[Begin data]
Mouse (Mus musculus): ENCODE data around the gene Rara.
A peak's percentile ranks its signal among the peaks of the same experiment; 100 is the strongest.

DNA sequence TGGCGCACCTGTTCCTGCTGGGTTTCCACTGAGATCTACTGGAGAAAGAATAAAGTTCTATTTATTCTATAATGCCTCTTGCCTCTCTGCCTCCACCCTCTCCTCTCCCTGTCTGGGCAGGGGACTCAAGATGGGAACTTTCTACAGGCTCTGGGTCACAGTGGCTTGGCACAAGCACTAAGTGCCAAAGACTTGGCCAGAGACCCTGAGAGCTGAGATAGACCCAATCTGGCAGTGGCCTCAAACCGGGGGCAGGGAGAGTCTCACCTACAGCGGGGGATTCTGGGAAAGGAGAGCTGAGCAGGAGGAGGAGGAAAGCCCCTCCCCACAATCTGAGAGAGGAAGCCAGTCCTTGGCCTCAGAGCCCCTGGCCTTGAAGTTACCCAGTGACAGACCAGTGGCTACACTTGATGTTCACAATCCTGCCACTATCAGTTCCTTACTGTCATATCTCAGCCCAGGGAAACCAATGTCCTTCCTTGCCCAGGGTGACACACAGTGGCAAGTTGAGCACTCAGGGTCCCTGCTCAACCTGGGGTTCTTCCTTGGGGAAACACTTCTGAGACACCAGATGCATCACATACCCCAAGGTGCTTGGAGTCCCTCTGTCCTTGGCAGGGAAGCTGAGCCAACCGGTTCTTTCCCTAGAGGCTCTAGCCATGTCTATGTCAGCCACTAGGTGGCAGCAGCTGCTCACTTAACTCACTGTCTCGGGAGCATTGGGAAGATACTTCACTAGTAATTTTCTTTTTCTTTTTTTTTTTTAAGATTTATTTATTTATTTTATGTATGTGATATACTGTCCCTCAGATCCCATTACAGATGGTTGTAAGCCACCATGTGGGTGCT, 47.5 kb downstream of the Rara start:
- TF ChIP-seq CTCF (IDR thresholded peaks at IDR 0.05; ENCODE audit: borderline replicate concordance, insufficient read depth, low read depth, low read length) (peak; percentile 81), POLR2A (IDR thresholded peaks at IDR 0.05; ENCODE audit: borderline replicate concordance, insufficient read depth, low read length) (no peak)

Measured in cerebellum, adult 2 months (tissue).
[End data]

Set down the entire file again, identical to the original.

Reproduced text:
Mouse (Mus musculus): ENCODE data around the gene Rara.
A peak's percentile ranks its signal among the peaks of the same experiment; 100 is the strongest.

DNA sequence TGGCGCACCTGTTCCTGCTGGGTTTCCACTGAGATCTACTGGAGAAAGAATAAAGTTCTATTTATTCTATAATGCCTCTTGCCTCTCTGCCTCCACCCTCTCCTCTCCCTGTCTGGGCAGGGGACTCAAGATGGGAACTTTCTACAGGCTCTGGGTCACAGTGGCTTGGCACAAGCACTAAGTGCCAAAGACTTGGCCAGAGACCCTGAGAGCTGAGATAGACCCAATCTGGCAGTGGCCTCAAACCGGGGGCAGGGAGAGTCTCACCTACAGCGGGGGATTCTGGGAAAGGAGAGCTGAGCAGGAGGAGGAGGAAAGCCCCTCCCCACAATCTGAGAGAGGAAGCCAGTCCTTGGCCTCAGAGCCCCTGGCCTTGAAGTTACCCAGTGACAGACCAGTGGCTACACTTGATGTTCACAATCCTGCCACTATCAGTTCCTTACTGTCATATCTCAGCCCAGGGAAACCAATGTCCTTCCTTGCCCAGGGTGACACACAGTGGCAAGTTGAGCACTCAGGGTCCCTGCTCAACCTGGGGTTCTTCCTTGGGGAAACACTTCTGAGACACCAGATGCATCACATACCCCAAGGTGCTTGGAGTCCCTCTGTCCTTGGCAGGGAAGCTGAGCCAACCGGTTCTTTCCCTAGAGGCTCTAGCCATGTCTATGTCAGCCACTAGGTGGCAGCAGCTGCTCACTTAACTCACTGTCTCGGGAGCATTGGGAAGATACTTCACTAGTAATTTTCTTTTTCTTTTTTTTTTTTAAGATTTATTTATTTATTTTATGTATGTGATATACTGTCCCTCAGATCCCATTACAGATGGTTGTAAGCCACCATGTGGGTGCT, 47.5 kb downstream of the Rara start:
- TF ChIP-seq CTCF (IDR thresholded peaks at IDR 0.05; ENCODE audit: borderline replicate concordance, insufficient read depth, low read depth, low read length) (peak; percentile 81), POLR2A (IDR thresholded peaks at IDR 0.05; ENCODE audit: borderline replicate concordance, insufficient read depth, low read length) (no peak)

Measured in cerebellum, adult 2 months (tissue).